Cliff Notes: The Employment Letters


A Guest Post by President, MJW Careers From time to time, we’re publishing guest posts via Recruiting Blogswap. Cover Letter Preparation You need a practical cover letter that summarizes your accomplishments and highlights vital elements in your background, as well as convincing the reader to want to review your resume. A good cover letter should be customized for your job search and include an interchangeable template so you can cater each cover letter toward the exact position (even requisition ID number) for any specific employer, right down to how you can provide a solution to that particular company’s specific needs, thus making your knowledge appear superior to your competitor. What are you seeking in this position? Tell them your objective. For example: “I am a 20-year banking expert seeking a financial advisory position with a progressive, leading company in Cleveland, OH.” Even better, use the company’s name. When preparing a cover letter, a good thing to remember is that it needs to be attention-worthy. Do not say “Dear Hiring Manager,” but rather find out, if possible, the person who is making the hire and personalize it (target the letter) for them. Do not just state that you need a job in marketing, but rather why you want a job in marketing at this particular company. A client of mine used LinkedIn to locate a specific hiring manager at a company that had posted a position she was highly interested in. She then utilized my Google search methodology (see “How I Contact Hiring Managers to Find a Job”) to find the hiring manager’s email and sent him a customized cover letter. The hiring manager told her that he immediately picked up the phone to contact her even before looking at her resume because of her cover letter. Follow-up Letter Preparation Post-interview can be the most crucial time for a job seeker. While you are still fresh in the hiring manager’s mind, you need to act…and quick! You need an effective follow-up letter that:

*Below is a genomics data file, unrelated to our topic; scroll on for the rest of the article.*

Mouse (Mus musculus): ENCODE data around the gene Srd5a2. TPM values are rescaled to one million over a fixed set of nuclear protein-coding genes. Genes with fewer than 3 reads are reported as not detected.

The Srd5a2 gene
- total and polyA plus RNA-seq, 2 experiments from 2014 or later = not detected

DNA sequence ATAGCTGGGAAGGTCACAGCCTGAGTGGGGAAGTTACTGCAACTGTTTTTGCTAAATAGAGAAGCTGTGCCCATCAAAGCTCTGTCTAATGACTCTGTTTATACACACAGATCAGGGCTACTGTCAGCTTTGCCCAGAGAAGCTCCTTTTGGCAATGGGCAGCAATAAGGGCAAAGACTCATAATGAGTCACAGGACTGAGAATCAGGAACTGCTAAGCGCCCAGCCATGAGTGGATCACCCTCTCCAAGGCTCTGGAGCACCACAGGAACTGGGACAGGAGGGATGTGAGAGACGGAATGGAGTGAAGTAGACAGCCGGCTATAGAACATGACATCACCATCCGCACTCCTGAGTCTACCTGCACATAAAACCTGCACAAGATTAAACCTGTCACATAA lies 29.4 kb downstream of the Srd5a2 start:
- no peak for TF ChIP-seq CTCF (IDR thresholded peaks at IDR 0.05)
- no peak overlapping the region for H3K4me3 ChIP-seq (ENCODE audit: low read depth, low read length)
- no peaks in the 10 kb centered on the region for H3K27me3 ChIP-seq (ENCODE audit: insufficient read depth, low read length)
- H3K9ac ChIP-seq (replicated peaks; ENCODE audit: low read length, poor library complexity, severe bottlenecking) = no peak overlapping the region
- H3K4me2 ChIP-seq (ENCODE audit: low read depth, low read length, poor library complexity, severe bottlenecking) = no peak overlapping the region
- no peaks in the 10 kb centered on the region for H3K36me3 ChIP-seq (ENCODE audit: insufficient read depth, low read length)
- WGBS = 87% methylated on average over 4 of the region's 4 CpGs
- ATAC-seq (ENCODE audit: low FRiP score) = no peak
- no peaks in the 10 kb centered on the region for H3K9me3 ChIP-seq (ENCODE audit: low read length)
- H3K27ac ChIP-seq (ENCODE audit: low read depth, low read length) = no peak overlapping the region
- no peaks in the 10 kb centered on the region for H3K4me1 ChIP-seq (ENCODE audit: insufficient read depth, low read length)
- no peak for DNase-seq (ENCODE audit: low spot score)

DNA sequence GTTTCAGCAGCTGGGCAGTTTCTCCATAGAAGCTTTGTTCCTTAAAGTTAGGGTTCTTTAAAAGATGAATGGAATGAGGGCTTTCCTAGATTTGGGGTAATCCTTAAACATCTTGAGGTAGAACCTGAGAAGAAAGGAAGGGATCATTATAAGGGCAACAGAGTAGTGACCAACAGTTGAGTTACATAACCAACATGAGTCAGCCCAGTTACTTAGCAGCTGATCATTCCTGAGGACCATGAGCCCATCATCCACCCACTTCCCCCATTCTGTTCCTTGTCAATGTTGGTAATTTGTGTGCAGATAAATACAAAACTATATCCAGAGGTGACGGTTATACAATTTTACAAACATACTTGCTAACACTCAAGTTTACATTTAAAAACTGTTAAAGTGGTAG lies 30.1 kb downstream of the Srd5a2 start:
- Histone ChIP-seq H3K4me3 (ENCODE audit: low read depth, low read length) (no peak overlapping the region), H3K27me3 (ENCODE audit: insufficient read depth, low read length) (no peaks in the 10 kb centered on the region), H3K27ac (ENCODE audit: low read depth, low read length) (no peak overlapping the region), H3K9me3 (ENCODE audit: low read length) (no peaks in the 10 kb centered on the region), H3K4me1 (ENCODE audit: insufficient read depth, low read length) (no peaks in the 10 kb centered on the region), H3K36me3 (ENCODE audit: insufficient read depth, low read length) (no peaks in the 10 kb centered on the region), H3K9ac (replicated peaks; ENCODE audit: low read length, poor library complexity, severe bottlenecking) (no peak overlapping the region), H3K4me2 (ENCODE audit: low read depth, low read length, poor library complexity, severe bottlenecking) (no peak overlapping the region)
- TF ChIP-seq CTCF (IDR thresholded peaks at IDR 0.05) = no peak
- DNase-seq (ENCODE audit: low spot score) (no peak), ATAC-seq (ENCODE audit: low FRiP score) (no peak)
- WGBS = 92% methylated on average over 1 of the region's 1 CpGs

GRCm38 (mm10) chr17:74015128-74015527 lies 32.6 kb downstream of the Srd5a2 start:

• Shows the employer your relevant interest in the job
  • Shows your appreciation of the correspondence and interview they provided
  • Reiterates your skills and any important information you might have not provided while interviewing
  • Reminds them about some key highlights that occurred during the interview
  • Updates them with important information they might have requested
  • Tells why you can be the solution to their human-capital needs
When I recruited for a hiring manager at an aerospace company, he explained to me that if he does not receive a follow-up letter, he would not even consider a candidate. Now that is a bit extreme, but the point is that you never know the type of person that is hiring candidates, so you must accommodate everyone in every way that is in your control. So if a follow-up letter is something extra you can do to exceed expectations, why not do it? In conclusion,a cover letter and follow-up letter are just as important as a resume. All of these documents belong in your job search “toolkit” and must be precise and just as good as your resume. I have had clients in the past that did not put the time and effort into their collateral and wondered why they would not garner an interview. It’s simple: provide the potential employers with everything possible that showcases your abilities and motivation to be better than the competition, because your competition is making sure they have all the right tools in their toolbox.

Article courtesy of the Recruiting Blogswap, a content exchange service sponsored by, a leading site for college students looking for internships and recent graduates searching for entry level jobs and other career opportunities.